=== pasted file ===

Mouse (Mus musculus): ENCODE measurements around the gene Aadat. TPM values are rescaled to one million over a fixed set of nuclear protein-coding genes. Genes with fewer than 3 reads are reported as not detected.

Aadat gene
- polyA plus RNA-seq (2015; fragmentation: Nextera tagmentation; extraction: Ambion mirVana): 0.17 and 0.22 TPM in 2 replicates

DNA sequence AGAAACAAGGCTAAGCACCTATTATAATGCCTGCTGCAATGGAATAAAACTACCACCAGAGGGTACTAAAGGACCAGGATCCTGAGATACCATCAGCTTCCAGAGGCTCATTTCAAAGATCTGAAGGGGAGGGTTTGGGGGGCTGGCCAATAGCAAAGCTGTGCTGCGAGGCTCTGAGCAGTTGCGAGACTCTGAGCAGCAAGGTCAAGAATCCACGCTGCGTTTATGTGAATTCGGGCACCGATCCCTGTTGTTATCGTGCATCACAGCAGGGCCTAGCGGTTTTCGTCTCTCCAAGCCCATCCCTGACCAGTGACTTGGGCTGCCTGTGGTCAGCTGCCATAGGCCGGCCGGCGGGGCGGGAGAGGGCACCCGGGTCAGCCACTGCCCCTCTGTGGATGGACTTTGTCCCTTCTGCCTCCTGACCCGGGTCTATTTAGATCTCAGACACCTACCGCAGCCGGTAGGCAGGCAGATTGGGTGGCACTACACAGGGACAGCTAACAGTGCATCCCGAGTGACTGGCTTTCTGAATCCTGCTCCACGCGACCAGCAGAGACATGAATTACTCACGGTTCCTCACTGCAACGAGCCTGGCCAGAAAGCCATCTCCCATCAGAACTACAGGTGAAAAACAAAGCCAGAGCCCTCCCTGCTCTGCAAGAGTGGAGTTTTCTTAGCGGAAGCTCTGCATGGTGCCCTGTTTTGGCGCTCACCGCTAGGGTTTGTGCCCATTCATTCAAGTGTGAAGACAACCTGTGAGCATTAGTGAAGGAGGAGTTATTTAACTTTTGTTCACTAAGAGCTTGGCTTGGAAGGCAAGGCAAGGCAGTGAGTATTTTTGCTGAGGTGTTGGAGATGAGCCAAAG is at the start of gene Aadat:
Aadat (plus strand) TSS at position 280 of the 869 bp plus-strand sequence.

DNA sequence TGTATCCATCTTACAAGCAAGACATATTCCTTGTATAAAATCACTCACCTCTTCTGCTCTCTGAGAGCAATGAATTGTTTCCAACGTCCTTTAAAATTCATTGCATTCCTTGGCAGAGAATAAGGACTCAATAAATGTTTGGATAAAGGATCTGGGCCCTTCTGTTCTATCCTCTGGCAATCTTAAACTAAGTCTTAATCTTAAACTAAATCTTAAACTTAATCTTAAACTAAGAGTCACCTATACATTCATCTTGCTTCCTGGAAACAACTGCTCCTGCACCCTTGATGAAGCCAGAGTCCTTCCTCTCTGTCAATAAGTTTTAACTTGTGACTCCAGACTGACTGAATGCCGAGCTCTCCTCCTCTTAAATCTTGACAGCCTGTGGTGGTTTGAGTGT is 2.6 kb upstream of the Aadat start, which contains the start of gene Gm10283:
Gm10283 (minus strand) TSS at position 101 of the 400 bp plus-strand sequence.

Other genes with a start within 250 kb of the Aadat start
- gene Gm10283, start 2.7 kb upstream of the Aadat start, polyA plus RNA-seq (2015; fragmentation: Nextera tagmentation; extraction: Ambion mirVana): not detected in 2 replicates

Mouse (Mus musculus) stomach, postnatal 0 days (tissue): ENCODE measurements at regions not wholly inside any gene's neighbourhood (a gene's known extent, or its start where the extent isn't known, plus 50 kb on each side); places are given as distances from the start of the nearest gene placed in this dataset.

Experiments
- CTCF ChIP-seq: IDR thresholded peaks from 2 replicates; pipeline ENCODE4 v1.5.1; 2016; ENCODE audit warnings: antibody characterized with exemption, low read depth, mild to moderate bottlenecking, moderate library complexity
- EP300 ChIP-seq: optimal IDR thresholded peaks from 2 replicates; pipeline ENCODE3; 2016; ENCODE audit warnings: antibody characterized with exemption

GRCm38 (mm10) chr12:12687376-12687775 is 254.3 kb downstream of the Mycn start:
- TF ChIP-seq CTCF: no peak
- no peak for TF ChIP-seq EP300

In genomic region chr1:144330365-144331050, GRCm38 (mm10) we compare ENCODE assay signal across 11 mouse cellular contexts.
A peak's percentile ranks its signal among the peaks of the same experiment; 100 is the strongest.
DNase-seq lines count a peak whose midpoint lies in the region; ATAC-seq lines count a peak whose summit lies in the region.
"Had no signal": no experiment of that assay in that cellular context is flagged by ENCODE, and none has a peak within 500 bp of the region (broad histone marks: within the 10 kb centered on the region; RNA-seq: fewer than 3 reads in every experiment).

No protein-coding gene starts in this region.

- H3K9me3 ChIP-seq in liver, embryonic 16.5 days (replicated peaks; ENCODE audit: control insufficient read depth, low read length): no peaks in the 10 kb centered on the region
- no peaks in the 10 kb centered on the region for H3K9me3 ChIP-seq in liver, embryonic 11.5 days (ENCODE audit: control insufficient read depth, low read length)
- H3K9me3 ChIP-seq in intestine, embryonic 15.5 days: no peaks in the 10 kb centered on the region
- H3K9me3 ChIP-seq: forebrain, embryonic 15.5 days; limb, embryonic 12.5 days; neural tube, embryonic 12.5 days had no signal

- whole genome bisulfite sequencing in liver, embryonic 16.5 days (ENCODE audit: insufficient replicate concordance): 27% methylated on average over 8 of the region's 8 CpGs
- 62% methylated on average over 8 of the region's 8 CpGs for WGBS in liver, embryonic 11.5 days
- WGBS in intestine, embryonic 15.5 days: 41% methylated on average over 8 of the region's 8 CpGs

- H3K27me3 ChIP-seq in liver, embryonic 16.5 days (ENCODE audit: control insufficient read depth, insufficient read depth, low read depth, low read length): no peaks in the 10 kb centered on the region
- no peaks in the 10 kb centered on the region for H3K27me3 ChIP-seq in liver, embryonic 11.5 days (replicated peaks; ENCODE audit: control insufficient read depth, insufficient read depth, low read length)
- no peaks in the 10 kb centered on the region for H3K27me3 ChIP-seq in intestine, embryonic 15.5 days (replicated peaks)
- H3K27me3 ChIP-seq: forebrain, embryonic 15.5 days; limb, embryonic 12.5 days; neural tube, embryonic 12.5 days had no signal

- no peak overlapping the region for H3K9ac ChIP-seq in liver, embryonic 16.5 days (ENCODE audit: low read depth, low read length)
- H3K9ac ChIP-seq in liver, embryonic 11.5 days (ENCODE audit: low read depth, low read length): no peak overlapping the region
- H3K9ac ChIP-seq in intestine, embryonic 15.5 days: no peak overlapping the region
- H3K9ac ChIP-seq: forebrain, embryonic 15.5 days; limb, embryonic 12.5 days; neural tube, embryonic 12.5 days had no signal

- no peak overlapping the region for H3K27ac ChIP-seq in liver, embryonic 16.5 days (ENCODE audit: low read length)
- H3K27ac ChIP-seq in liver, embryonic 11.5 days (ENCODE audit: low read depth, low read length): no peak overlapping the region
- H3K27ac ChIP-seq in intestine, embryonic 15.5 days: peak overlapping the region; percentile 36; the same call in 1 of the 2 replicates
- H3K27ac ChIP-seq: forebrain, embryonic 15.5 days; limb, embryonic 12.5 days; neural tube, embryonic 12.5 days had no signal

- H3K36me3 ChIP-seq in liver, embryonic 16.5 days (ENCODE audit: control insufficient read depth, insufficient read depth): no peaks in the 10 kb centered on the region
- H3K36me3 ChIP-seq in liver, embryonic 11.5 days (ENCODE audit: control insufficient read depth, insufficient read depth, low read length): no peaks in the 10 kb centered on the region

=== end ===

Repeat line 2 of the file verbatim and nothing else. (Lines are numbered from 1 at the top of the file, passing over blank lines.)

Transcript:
Aadat gene